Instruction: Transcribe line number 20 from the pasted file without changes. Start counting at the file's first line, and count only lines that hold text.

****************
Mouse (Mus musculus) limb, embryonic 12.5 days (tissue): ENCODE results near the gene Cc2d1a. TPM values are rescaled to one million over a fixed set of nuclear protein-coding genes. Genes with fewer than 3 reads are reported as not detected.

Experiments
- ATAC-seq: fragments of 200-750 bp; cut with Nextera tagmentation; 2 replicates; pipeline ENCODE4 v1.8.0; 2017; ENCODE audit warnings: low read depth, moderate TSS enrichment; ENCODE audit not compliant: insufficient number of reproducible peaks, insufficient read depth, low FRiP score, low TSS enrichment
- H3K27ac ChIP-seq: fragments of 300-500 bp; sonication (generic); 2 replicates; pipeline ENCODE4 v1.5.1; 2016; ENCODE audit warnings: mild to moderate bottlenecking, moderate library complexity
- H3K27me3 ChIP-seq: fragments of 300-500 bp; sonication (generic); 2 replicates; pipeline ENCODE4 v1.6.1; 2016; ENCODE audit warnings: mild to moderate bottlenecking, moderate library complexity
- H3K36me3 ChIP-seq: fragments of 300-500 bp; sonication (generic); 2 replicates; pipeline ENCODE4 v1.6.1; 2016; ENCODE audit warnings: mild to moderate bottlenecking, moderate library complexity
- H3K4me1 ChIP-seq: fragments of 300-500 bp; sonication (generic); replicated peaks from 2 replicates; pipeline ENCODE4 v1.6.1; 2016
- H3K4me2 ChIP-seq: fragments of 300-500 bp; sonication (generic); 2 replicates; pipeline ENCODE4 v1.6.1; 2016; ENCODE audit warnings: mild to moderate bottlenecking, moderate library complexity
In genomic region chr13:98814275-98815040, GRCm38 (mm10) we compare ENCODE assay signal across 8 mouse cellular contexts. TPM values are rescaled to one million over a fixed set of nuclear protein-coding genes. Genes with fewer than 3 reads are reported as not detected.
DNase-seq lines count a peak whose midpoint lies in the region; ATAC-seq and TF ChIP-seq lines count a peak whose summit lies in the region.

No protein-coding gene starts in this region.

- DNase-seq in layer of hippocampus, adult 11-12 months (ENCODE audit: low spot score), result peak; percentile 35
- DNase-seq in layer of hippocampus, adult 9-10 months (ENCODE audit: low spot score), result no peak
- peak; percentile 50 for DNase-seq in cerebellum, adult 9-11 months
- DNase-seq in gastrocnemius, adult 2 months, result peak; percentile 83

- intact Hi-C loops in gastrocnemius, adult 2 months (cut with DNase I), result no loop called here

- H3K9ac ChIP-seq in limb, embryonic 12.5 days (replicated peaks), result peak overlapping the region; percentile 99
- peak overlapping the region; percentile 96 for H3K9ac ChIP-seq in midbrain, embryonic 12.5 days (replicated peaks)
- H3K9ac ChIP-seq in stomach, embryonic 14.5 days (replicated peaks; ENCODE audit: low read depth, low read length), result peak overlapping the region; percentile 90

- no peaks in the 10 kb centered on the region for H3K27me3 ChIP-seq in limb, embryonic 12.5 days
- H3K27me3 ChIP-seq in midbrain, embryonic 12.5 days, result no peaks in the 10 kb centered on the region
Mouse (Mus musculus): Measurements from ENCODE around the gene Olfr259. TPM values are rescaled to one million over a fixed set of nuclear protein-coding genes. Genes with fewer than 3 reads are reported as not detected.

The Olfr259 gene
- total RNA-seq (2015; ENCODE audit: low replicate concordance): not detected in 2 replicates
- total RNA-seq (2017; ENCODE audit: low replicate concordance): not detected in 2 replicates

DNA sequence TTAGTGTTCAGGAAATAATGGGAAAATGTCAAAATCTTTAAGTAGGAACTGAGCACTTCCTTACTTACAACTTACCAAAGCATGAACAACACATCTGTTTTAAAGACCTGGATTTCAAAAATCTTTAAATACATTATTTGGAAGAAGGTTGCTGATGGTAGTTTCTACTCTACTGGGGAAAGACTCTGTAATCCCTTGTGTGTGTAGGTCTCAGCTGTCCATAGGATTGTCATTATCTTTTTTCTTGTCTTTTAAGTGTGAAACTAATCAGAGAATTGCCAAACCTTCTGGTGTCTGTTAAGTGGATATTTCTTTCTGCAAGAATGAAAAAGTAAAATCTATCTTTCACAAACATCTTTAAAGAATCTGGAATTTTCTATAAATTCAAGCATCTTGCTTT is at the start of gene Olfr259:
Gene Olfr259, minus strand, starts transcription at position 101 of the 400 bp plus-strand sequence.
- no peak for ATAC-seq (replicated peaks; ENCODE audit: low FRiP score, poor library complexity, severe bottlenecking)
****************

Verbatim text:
- no peaks in the 10 kb centered on the region for H3K27me3 ChIP-seq in limb, embryonic 12.5 days